Sunday, 27 July 2008

Forget In-Flight Food, and Detour to - Spicy Corner

Looking forward to that cold and limp herbed chicken sandwich for your in-flight lunch shortly after take-off? Or worst if flying budget, anticipate forking out $7 or more for noodles-in-a-cup and a drink that will leave you feeling even more ravenous? Well here's an alternative if you happen to be on the highway to Tullamarine from late morning (11 am) to about 2 pm, or in the evening (5:30 - 8:30 pm), and have 40 minutes or so to grab a meal before really having to be at the airport.

The exotic tastes of Sri Lanka at Spicy Corner

Just a short 5-min detour off the Mickleham Road exit but somewhat hidden within suburban Tullamarine is an inconsequential but surprising little Sri Lankan cafe and Takeaway named, 'Spicy Corner'. The eatery is located in a small quiet residential street and the corner tenant of one of those typical outer-suburban shop-rows that last saw heyday back in the 70's. From memory there's also a languishing fish & chippery there, a video store and the ubiquitous milkbar among a few other businesses. One certainly wouldn't just find yourself there unless you lived locally, or were told about or taken to Spicy Corner! So how did I come to know of this little Sri Lankan gem? Well I used to work close-by in a previous job and we visited it frequently for lunchtime take-aways and a regular Friday lunch eat-in. That was then, but even now KB and I will occasionally make a special visit out that way whenever we're hit with a craving for great tasting and terrific value Sri Lankan curry and rice.

The friendly 'ammaa' of Spicy Corner dishing out your curry of choice

The cafe itself is nothing much to look at of course. There are a few tables set for eating in and a large bain marie adjoining the counter to one side. But don't be discouraged by the bain marie (it's a curry place after all) or if there happens to be no one else dining there at the time, the majority of its trade is from takeaways to locals and workers from the numerous factories and warehouses located in the area. Having been somewhat of a regular there in the past, I can confidently assure that the food is fresh and prepared in-house daily. In fact, visit around noon on Fridays and be prepared to wait patiently in queue. Word of this place has definitely made its rounds among the local businesses. The food is genuine Ceylonese/Sinhalese home-style cookery (confirmed by a Sri Lankan friend missing his mother's cooking) with the 'small-plate' of the Daily Chef's Choice of curry (choice of chicken, lamb, beef or veg) served over rice together with an assortment of vegetable sides and condiments like mango chutney, pappadum, mallung, and coconut (pol) and chilli sambols, being the most popular. My fav is the chicken (skinless but on-the-bone thigh/leg meat) but the lamb or beef (cubes of meat) are probably most popular. And all for $7 for a great lunch! This is a genuine value for money 'Cheap Eat'. One can't even get a lousy regular burger meal at any of the multi-national burger joint-of-your-choice for that, and I certainly know which meal I'd prefer. Don't let the recommended choice of 'small' fool you either, it's a generous serving whether heaped on a plate or squeezed into a takeway container! And the curries, whatever your choice, are redolent with fresh aromatics like curry leaf, mustard seed, cardamon, cinnamon, green chillies and dry roasted coconut to name but a few I'd recognised. Vegetarians certainly don't miss out here either, their plates are heaped just as high as anybody else's. For the uninitiated, Sri Lankan dishes are unlike most Indian curries we in Australia may be more familiar with. Often spicier with chilli, more aromatic with coconut milk and lighter in taste and texture. In a word, delicious!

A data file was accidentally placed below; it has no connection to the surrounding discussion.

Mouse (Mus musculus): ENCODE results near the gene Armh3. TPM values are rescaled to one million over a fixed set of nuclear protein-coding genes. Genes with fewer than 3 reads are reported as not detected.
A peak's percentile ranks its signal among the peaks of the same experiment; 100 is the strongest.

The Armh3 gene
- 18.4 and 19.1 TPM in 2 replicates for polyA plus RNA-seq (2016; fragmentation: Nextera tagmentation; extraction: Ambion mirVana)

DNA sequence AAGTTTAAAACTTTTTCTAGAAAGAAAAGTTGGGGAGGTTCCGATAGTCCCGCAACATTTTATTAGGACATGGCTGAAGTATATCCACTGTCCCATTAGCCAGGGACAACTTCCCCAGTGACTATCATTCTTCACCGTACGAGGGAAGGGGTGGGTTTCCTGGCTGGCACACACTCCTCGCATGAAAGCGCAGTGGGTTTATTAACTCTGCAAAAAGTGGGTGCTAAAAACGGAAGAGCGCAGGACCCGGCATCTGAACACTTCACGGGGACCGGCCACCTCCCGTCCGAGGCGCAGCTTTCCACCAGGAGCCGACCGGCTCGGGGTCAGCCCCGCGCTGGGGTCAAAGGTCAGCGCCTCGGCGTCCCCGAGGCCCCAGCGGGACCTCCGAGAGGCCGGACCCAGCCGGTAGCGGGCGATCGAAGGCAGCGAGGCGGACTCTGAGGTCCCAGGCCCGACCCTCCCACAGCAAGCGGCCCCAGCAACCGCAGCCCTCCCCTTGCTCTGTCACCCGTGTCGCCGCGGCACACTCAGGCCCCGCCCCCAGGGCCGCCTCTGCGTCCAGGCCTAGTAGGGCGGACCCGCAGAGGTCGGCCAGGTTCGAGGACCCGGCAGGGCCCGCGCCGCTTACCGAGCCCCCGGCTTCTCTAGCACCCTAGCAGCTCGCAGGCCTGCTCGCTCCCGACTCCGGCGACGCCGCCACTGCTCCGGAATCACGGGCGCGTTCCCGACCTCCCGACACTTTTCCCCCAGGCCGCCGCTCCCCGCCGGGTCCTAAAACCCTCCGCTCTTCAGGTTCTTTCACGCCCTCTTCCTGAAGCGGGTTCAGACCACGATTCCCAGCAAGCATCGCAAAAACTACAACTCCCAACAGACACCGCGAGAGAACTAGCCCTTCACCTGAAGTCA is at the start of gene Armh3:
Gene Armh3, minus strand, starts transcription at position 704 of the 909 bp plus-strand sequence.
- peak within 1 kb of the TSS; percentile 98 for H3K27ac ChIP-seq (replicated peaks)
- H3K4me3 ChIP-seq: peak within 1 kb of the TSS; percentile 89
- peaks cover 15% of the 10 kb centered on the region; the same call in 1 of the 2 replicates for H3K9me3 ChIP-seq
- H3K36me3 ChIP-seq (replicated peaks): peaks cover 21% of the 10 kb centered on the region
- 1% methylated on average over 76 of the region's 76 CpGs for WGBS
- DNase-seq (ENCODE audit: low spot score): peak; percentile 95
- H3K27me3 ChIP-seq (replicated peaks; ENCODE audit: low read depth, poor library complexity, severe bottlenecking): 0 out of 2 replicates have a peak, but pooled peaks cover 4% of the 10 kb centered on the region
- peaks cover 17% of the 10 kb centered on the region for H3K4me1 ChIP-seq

The 'small' beef curry and rice served with delicious sides and condiments!

Aside from the curries of the day, Spicy Corner also offers moreish finger foods including Vadai (fried spicy dhal 'cookies'), crumbed capsicum chillies with a spicy fish filling, Godumba and Pan rolls (spiced meat-filled rottis and pancakes) and Samosas, though at times these could be past being at their best (gone cold and soft) if you get there late. And for folks booking their visit on Saturday evenings, there is a Hopper Meal Special which includes a selection of curries and all-you-can-eat hoppers (fermented rice flour crepes shaped into a bowl with a crispy exterior to accompany the savouries). We are yet to try this, but certainly plan to do so soon!

Food: 16/20 - Fresh tasting spicy food just like home, if it was Sri Lanka.
Service: 13/20 - Family-business-friendly though can get confused and befuddled when busy.
Value: 17/20 - Difficult to name somewhere else better value for money.
Returnability (R) Factor: 15/20 - Though out of the way, we have, many times.
Spot Score: 15/20